This is an interesting question, and one which -- I agree with you -- would probably not have come up in quite the same way had the book been published when I originally wrote it, back in 2000. I don't feel that the issue of bisexuality has been "excluded." More that this wasn't what was happening for Ash. I do get that the way we talk about sexuality is hugely different nowadays from how we talked about it 20 years ago and, yes, I agree, perhaps there could have been more discussion -- from others -- about whether Ash was bisexual. But for her, this wasn't a consideration. Her awareness of her sexuality is partly driven by the fact that she never felt "right" about the sexual side with Dylan (or any other boy). It wasn't that she is attracted to men and women. It was that she had always gone along a path that she assumed was the right one because that was the done thing -- but that she realizes it wasn't right for her at all -- and that she identifies as lesbian.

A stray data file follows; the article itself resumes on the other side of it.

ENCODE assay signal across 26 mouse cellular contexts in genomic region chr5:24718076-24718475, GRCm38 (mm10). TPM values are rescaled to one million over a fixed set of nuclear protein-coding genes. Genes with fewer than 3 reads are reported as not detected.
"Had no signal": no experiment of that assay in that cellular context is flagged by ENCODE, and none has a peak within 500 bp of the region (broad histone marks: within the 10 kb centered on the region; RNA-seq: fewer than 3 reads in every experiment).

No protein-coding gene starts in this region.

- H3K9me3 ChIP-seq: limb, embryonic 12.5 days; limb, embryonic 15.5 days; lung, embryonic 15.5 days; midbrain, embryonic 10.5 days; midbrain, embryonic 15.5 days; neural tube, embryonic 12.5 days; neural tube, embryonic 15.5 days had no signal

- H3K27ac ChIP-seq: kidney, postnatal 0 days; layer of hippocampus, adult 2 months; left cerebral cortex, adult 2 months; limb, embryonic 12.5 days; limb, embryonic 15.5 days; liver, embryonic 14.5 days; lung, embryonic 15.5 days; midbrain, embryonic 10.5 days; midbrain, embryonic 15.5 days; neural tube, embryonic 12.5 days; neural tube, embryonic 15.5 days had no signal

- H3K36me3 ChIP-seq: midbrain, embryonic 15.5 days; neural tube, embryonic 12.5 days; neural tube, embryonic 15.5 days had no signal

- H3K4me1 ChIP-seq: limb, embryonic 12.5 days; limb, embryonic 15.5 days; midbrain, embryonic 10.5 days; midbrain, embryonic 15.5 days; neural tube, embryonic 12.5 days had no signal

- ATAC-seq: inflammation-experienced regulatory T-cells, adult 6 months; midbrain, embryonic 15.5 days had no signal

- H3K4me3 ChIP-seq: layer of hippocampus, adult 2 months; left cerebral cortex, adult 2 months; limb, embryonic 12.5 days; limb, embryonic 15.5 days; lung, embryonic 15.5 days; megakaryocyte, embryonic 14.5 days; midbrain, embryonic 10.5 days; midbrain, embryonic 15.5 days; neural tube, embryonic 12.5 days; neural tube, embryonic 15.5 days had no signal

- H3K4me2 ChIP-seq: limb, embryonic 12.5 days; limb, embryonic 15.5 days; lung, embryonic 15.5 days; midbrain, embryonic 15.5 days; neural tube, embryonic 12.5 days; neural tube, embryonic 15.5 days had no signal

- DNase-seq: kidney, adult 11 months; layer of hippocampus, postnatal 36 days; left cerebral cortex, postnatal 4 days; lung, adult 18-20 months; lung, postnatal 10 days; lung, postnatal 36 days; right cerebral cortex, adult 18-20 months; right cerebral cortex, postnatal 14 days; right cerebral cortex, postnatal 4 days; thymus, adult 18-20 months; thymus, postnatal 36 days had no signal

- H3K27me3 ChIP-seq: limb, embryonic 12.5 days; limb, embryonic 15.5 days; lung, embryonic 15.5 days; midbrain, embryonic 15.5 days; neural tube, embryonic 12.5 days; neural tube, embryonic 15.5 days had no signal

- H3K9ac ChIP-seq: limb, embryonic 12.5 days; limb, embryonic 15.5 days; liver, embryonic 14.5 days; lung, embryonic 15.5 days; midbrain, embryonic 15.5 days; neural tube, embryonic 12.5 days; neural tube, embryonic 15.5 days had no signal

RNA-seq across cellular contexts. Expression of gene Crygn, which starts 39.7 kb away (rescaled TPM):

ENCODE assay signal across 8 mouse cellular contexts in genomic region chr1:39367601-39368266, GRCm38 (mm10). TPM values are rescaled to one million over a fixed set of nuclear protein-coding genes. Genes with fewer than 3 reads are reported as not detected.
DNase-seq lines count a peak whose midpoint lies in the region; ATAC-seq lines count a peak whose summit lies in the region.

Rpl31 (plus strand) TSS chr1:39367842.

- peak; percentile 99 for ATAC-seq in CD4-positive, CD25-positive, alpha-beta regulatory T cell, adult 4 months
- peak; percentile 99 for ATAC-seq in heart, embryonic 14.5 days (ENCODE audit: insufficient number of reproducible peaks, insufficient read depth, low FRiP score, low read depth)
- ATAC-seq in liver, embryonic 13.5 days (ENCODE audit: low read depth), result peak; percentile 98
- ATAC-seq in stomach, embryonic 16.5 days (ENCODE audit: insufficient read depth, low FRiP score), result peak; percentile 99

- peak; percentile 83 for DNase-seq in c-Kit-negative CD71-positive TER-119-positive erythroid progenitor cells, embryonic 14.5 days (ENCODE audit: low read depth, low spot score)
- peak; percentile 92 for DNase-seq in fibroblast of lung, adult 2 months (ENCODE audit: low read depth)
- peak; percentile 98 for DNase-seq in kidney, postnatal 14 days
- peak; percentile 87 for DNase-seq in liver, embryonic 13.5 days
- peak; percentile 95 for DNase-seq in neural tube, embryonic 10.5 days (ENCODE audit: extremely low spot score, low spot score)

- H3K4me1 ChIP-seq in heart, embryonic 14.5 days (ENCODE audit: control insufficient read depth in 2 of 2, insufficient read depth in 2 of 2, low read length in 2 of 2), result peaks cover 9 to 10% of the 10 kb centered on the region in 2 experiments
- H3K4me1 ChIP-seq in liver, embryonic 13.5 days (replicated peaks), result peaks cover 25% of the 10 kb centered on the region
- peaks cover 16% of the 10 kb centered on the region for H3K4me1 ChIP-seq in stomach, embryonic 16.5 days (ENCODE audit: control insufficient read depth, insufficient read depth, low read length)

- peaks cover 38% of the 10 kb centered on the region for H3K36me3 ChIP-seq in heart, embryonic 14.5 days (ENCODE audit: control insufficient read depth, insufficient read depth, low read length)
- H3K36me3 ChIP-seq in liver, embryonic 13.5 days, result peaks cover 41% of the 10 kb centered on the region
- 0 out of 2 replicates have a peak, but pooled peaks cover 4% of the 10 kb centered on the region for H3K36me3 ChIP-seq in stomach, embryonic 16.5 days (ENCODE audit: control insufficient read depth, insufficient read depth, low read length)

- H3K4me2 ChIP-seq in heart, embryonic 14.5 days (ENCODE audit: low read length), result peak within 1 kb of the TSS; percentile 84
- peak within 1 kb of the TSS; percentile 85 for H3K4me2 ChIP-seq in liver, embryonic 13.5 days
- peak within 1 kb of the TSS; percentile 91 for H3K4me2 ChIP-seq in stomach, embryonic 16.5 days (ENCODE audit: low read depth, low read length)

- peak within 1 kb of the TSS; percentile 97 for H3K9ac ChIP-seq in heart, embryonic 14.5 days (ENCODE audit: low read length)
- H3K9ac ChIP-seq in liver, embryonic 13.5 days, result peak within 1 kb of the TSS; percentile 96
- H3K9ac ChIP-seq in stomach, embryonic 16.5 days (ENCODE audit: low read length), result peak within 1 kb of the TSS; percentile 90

As the teacher, Miss Murray, takes such a strong interest in Ash and is only a few years older, there is a point in the novel where it really seems like they could have a romance. If it isn't right away, it could be a few years down the road when Ash is out of school. What made you decide that it was better to draw a very definite line against that?
I wanted the book to be very much about Ash and her emerging awareness of her sexuality, and not muddy the waters by going down a route that could have brought a different kind of attention to it. In the book's very early stages, I actually did have a kiss between Ash and Miss Murray! As the process went on, I realized that this wasn't a road I wanted to go down. It's not a book about crossing professional boundaries and the issues involved in that -- it's about a young person's growing awareness of her sexuality, and I wanted to keep the focus quite clearly on that.